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Open Access Thesis
Master of Science (M.S.)
Year Degree Awarded
Month Degree Awarded
The ACSM Metabolic Equation is a widely recognized equation for predicting metabolic intensity from walking speed. However, an equation that uses an observable metric (i.e., cadence [steps/min]), accounts for individual characteristics, and is validated across walking conditions may enable more accessible and accurate predictions of walking intensity. PURPOSE: To develop metabolic equations that predict metabolic intensity (oxygen consumption; mL/kg/min) from cadence using a large treadmill walking dataset (Study One) and cross-validate these equations during overground unconstrained and cadence-constrained walking conditions (Study Two). METHODS: In Study One, 193 adults (21-81 years) completed treadmill walking bouts while oxygen consumption was measured with indirect calorimetry (converted to metabolic equivalents [METs]; 1 MET=3.5 mL/kg/min=1 kcal/kg/min). Directly-observed step counts divided by bout duration produced cadence. The least squares regression of the cadence-intensity relationship produced a simple equation and a full equation was developed using best subsets regression (additional possible predictors of leg length, body mass, BMI, percent body fat, sex, and age). Predictive accuracy and bias of each cadence-based metabolic equation and the ACSM Metabolic Equation was evaluated through k-fold cross-validation. In Study Two, these three metabolic equations were applied to data collected from 20 young adults during overground walking at self-selected paces (unconstrained) and with foot-strikes entrained to music tempos (cadence-constrained). RESULTS: In Study One, the simple equation predicted walking intensity within 0.5 METs, on average, and approximately no bias (CONCLUSIONS: The simple equation performed comparably to the full equation (which accounted for individual characteristics) and appreciably better than the ACSM Metabolic Equation. The simple cadence-based metabolic equation is an improved, user-friendly tool for predicting and prescribing walking intensity with reasonable accuracy (within ~0.5 METs; 45 kcals/hr for the average American).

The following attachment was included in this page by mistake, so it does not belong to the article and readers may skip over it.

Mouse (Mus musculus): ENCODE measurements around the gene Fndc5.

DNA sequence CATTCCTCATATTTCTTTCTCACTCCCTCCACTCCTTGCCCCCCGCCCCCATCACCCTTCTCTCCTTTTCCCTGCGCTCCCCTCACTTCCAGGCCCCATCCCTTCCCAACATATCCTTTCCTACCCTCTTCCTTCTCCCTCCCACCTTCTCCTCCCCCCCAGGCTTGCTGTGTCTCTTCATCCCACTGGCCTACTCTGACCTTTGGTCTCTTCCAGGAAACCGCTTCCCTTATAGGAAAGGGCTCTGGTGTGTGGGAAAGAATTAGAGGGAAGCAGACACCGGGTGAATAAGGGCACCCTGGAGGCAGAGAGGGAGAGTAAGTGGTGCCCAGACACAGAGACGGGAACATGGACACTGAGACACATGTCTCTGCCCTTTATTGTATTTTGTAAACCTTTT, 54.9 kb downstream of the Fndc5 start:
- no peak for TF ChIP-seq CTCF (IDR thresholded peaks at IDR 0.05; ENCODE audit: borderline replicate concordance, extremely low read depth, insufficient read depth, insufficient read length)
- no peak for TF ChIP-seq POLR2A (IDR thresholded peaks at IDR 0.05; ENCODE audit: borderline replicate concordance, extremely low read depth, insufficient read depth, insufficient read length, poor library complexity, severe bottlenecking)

John R. Sirard
Richard Van Emmerik
Moore, Christopher C., "Development and Cross-Validation of a Cadence-Based Metabolic Equation for Walking" (2019). Masters Theses. 788.